From swimming pool shenanigans to hospital visits, the escapades of Singapore’s otter families have provided much amusement and entertainment. But things aren’t always rainbows and butterflies in the animal kingdom.
In a heartbreaking Facebook post, otter interest group Ottercity announced on Sunday afternoon (Jan 10) that they had euthanised an otter pup abandoned by her family, adding that they had exhausted “all possible options”.
The pup, named Eve, was found on Dec 31, Ottercity said. She was born prematurely and hadn’t even opened her eyes when rescuers found her.
“She was left in the open while the family went away, and wasn’t picked up when they returned,” Ottercity recounted, adding that volunteers attempted to reintroduce her to her family, but the adults showed disinterest.
In an effort to save the pup, Ottercity reached out to several animal welfare groups, including the Animal Concerns Research and Education Society (Acres) and Otter Working Group (OWG), as well as representatives from the National Parks Board and Wildlife Reserves Singapore.
Unfortunately, the “greatest reunion story in 2021” that Ottercity was hoping for did not materialise.
“Formal meetings were held with the extended community to discuss, debate and deliberate — to exhaust all possible options, given what we know and what we have today,” they wrote. “Regrettably, Eve was euthanised on Thursday afternoon (Jan 7).”
Not only was the group “inexperienced and not ready”, but Singapore also lacks large rehabilitation facilities suitable for semi-aquatic animals, Ottercity explained.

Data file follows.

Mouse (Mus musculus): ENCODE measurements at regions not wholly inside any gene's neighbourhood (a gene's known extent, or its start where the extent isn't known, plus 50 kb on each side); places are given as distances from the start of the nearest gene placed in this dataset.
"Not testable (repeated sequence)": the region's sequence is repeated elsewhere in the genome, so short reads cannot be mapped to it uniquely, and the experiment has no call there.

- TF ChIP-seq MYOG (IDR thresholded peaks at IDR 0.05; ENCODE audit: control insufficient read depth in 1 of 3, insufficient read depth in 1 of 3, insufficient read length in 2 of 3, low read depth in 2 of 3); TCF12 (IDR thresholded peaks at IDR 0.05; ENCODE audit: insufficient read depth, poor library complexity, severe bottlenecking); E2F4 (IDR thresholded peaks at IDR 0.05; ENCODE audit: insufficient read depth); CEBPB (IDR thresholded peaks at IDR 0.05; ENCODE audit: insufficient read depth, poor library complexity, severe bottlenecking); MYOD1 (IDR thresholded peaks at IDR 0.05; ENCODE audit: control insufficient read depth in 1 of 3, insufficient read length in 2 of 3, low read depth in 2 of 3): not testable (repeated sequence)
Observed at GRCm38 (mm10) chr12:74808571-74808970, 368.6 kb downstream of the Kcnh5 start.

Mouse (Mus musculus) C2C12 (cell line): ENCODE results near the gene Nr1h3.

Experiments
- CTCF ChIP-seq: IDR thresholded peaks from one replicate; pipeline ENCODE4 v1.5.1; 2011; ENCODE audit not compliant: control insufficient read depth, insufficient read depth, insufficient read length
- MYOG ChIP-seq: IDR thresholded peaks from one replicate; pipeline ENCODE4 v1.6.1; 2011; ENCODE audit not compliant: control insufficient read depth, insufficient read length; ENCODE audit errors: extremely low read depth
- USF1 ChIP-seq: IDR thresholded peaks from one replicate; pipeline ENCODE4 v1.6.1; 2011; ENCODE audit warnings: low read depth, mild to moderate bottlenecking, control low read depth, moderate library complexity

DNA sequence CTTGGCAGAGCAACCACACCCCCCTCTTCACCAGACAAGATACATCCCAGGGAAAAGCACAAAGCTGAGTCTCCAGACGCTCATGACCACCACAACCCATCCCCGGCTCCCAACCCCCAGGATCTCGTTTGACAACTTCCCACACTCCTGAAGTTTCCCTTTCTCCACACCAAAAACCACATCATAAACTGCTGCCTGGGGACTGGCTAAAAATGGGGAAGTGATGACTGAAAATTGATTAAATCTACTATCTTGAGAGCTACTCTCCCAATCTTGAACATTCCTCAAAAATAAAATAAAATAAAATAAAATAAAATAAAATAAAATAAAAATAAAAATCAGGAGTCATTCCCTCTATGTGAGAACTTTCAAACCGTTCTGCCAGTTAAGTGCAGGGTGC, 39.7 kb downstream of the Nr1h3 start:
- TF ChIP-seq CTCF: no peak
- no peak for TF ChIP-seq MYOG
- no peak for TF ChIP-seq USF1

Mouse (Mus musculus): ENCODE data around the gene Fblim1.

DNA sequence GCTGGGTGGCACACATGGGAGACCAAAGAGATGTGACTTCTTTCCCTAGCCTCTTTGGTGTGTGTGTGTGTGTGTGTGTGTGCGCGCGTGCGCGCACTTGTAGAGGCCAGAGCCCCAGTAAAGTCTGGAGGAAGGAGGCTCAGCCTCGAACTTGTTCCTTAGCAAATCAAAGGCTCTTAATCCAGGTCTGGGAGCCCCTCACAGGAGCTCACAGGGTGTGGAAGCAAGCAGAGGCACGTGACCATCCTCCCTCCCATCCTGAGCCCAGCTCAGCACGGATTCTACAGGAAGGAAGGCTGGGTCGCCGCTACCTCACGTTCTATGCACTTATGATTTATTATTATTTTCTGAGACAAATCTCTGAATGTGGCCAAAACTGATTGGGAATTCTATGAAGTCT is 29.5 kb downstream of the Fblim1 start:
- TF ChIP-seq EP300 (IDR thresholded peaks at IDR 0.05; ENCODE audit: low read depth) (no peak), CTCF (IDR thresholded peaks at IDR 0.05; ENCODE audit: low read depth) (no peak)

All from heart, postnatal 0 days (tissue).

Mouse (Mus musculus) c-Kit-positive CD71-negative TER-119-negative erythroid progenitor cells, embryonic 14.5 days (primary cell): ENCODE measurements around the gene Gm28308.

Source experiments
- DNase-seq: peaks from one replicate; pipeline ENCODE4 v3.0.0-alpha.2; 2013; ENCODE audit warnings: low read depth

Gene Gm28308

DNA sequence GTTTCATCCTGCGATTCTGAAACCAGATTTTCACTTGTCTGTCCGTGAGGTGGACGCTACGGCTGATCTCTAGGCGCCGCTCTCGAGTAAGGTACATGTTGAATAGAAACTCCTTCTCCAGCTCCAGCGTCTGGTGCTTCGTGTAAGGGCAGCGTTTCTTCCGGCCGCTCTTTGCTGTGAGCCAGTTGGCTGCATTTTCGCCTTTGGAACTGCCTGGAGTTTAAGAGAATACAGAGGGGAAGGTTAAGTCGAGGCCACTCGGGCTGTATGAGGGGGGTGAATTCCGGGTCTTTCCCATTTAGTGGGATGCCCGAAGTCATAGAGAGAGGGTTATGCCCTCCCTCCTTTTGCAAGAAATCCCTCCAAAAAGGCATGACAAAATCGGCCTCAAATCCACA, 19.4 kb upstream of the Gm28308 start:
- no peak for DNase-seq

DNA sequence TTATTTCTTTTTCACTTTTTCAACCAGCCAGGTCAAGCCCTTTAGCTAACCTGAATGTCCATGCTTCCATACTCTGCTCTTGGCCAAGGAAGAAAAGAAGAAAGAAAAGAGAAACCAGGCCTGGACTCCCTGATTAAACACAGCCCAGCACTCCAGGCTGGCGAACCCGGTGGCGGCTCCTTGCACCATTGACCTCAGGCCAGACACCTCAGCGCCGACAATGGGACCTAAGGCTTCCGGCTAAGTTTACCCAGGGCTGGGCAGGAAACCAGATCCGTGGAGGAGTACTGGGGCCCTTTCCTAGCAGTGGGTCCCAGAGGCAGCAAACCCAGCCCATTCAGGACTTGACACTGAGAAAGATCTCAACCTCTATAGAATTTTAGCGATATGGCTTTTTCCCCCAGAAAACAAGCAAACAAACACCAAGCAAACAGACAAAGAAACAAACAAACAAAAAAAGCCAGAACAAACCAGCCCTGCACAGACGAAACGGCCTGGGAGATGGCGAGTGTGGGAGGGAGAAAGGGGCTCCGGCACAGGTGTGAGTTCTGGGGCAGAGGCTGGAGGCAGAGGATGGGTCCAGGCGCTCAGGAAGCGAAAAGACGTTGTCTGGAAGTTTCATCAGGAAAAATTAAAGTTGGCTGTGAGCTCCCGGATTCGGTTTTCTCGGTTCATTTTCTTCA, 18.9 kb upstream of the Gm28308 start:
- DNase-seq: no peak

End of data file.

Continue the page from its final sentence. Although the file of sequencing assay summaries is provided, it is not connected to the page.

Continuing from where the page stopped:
Lamenting that “not all rescue has a happy ending [sic]”, the group concluded its post with an apology to Eve.
“Emotionally, it was an outcome none wishes to see, but rationally we accept our current limitations.”
This isn’t the first time that volunteers have mounted rescue efforts in aid of vulnerable pups separated from their families.
In 2018, an otter was reunited with its family in a five-day operation involving over 30 personnel from multiple interest groups, including Ottercity, OWG and OtterWatch, as well as agencies such as the Public Utilities Board.
The otter, estimated to be five to six months old at the time, had been found injured.
In 2017, a two-and-a-half-month-old pup was able to rejoin its family thanks to the quick action of about 15 otter watchers, who had noticed it being left behind by its family at Kallang Basin.
Pups of that age may be targeted by predators such as snakes when they are apart from their family, explained N. Sivasothi, a senior lecturer in National University of Singapore’s biological science department.
They may also face other dangers such as traffic and are not able to hunt for food on their own.